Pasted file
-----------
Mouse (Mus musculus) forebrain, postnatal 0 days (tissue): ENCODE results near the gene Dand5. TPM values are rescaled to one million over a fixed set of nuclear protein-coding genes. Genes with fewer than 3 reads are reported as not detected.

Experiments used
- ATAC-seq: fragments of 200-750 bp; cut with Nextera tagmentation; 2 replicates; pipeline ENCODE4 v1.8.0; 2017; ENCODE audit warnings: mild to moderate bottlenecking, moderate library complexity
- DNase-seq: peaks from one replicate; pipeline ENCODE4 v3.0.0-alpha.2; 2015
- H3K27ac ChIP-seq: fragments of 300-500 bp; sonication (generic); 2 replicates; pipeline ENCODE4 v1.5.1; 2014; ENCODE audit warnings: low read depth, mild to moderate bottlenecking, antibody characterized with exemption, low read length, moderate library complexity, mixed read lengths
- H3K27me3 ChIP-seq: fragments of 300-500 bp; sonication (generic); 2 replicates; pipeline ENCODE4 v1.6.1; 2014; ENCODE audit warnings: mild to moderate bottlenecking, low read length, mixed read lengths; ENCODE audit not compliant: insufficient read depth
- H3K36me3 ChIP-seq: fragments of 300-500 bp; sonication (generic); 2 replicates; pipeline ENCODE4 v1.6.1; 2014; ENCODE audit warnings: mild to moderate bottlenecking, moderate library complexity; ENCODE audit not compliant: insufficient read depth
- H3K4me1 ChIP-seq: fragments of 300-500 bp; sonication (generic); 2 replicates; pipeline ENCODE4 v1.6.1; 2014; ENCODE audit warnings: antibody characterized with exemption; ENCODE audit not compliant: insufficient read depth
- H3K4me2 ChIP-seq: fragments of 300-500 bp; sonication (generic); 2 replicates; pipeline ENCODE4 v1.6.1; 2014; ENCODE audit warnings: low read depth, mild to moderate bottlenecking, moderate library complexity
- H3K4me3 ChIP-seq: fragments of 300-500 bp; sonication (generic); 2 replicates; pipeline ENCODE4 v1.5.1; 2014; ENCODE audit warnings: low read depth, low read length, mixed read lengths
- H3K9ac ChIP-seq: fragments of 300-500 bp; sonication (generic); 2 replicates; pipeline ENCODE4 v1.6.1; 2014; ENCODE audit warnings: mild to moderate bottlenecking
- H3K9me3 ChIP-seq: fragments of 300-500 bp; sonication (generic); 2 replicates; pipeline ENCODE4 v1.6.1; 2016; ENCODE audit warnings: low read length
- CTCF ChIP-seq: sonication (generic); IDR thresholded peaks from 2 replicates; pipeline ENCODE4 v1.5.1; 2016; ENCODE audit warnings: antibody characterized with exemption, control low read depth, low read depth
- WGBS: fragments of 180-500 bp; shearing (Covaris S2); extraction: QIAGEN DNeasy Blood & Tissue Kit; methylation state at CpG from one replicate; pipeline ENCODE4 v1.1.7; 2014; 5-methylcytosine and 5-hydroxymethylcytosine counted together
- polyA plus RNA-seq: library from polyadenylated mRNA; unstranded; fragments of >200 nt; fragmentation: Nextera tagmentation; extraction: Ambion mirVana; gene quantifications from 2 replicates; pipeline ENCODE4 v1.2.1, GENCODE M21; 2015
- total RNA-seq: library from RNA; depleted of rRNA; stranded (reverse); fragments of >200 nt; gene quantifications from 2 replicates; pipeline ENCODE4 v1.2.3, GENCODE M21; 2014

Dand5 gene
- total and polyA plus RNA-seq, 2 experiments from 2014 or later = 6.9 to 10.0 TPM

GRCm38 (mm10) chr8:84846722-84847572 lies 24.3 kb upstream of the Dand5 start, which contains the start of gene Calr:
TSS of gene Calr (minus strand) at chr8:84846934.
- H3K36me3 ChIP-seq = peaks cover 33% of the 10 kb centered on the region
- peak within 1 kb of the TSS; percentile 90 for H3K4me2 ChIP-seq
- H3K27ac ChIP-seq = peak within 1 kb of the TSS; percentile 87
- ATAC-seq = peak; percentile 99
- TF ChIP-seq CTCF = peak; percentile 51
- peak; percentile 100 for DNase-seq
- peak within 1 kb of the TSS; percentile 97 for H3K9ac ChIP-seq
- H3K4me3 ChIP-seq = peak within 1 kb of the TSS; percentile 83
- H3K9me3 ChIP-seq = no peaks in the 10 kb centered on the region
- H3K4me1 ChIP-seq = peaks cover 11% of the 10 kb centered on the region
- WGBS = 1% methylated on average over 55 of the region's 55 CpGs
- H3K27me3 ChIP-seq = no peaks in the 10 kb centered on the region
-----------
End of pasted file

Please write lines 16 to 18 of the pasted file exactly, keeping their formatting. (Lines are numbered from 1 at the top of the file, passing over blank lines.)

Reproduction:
- total RNA-seq: library from RNA; depleted of rRNA; stranded (reverse); fragments of >200 nt; gene quantifications from 2 replicates; pipeline ENCODE4 v1.2.3, GENCODE M21; 2014

Dand5 gene
- total and polyA plus RNA-seq, 2 experiments from 2014 or later = 6.9 to 10.0 TPM